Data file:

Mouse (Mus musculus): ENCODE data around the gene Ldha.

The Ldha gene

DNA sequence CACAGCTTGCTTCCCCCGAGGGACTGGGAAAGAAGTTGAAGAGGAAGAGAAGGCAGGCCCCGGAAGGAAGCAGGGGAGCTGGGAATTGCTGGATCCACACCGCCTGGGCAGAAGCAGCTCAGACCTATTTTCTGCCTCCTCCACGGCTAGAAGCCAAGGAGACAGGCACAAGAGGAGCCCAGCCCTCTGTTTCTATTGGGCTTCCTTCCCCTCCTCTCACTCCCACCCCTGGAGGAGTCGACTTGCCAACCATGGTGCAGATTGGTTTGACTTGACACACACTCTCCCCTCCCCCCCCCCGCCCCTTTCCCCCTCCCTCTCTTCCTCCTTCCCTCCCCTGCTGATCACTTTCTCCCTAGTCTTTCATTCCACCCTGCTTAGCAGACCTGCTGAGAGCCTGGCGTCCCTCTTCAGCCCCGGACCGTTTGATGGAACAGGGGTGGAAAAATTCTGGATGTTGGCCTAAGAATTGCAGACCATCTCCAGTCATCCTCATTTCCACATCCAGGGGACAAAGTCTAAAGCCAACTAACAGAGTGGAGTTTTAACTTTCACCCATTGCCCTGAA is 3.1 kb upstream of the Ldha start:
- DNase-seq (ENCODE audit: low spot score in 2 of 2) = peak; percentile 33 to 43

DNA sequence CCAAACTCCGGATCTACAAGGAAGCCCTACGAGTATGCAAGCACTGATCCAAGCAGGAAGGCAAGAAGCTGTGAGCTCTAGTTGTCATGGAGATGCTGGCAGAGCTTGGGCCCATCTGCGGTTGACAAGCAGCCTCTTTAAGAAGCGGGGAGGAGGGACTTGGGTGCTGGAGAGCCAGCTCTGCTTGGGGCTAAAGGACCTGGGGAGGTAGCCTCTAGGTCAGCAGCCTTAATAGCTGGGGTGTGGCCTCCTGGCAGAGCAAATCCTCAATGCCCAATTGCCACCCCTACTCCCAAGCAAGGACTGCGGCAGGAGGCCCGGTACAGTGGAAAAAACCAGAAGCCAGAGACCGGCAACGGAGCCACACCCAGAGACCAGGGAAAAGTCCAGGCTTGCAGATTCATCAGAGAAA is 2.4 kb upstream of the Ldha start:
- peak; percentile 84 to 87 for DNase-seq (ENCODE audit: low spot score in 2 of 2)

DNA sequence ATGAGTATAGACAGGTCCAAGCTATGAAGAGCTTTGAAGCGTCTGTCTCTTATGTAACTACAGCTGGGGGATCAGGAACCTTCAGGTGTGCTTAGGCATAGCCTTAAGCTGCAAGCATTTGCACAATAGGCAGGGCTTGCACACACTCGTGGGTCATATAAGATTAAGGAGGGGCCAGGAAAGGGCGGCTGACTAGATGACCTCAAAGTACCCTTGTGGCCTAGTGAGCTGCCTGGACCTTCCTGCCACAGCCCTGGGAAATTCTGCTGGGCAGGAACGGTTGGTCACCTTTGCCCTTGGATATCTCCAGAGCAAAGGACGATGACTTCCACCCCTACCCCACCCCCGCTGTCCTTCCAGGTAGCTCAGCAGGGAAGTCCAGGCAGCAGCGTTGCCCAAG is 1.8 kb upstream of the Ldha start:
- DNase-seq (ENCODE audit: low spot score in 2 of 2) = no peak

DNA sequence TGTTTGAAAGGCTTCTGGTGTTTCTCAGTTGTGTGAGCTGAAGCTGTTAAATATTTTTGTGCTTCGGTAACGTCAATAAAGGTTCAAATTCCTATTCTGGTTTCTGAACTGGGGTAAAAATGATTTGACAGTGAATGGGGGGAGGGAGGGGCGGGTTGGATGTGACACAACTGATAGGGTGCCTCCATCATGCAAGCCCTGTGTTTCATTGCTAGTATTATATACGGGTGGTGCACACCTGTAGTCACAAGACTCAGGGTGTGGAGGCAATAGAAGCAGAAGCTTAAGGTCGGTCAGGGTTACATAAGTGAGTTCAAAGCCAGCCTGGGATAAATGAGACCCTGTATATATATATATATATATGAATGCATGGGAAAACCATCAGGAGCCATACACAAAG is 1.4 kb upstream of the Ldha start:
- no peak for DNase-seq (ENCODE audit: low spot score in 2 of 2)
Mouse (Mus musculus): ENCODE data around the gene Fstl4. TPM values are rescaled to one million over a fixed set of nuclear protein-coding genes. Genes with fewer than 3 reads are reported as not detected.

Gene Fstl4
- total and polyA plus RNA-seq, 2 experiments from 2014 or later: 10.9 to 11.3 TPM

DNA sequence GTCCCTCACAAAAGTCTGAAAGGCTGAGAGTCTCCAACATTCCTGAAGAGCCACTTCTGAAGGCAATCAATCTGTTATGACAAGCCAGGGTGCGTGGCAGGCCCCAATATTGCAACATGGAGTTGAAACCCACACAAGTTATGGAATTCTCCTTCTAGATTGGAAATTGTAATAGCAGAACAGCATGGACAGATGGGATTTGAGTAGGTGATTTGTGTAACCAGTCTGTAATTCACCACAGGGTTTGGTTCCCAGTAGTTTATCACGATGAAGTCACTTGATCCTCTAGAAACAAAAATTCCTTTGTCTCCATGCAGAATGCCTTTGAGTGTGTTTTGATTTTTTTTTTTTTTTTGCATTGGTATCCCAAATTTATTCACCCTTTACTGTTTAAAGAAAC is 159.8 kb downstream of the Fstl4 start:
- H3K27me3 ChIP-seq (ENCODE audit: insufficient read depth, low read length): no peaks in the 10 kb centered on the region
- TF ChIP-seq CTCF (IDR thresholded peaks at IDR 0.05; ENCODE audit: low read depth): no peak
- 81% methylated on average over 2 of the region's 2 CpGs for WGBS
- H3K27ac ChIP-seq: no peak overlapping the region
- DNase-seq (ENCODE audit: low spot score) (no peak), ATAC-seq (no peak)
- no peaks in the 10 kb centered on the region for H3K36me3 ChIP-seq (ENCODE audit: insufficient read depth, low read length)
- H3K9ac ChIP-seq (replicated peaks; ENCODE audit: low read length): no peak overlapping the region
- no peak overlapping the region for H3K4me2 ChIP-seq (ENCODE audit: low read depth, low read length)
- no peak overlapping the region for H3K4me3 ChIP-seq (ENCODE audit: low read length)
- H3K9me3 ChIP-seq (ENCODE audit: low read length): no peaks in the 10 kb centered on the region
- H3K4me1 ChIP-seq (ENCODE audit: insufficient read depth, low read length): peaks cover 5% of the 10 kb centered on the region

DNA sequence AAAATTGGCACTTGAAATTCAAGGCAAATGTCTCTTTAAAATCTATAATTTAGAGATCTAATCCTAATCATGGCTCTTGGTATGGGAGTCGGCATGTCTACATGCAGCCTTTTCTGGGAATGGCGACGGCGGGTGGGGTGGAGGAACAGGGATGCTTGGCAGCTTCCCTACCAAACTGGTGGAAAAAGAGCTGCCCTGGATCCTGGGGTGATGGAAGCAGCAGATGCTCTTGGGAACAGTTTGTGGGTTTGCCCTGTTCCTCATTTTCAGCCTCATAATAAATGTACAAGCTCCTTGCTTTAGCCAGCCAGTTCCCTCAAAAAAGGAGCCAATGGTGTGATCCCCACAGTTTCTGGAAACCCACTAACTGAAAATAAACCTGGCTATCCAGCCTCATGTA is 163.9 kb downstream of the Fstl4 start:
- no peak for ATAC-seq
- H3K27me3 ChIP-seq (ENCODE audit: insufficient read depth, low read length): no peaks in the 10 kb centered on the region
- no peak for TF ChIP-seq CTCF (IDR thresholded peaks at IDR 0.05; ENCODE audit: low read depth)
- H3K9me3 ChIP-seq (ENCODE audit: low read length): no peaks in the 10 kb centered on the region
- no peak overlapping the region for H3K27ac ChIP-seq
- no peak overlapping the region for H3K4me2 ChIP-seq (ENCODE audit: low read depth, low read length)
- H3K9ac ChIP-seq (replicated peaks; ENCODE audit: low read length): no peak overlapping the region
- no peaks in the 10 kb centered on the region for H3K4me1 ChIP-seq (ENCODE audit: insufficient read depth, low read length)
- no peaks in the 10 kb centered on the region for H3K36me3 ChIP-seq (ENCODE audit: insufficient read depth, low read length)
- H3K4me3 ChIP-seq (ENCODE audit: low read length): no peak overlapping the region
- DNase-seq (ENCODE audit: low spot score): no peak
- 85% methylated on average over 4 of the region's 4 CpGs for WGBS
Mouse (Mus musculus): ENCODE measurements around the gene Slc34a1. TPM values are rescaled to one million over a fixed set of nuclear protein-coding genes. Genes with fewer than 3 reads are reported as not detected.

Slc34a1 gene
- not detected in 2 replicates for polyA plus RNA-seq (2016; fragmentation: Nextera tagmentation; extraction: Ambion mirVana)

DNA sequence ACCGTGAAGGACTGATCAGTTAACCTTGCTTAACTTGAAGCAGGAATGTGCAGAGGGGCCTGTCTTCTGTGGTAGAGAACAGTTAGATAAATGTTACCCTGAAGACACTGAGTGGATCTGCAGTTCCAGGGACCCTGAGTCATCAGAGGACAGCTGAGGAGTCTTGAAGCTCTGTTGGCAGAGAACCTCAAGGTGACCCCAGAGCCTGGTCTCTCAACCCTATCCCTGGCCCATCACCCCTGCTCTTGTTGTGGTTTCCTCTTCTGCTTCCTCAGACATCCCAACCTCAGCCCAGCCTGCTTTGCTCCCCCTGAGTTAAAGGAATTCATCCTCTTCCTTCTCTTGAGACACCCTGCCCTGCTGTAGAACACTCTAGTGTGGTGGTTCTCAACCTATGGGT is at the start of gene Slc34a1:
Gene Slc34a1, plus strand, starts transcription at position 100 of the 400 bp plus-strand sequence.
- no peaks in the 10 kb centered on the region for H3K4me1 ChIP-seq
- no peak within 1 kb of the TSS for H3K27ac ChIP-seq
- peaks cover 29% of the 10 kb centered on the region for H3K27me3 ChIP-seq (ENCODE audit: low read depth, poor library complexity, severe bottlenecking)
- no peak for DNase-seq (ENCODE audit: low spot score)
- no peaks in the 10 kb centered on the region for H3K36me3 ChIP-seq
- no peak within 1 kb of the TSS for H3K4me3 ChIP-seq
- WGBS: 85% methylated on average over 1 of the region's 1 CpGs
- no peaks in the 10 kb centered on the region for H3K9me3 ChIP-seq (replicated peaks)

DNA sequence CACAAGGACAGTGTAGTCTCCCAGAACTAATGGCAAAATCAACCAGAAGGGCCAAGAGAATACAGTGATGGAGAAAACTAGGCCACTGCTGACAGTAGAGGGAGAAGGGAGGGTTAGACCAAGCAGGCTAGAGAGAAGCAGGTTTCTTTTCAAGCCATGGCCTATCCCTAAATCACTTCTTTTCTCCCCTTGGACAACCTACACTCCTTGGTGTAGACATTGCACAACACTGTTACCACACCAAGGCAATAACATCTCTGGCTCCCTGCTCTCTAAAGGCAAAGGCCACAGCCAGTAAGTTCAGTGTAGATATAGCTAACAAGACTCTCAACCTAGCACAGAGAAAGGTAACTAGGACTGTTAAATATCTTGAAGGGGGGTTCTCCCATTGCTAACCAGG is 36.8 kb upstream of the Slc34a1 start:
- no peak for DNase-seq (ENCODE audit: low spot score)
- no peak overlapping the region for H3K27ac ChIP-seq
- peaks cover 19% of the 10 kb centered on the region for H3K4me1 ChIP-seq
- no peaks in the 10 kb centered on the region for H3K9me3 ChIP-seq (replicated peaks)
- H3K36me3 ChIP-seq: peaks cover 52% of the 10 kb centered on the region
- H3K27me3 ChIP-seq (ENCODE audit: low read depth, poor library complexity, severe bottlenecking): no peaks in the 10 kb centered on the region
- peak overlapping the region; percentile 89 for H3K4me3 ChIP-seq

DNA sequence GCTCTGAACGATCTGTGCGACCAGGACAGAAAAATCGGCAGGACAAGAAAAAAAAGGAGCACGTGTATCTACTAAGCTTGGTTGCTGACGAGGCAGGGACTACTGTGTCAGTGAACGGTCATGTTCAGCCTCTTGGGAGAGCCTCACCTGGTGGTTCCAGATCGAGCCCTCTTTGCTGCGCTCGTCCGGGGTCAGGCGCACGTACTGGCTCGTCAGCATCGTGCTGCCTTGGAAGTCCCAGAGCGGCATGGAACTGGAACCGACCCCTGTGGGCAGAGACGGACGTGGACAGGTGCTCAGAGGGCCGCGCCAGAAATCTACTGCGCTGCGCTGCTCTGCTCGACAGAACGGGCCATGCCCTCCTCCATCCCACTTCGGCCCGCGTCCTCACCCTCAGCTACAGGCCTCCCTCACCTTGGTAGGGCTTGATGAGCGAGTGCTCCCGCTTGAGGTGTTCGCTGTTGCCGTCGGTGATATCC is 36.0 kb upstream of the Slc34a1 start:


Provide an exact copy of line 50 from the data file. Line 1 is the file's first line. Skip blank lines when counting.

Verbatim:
- WGBS: 85% methylated on average over 1 of the region's 1 CpGs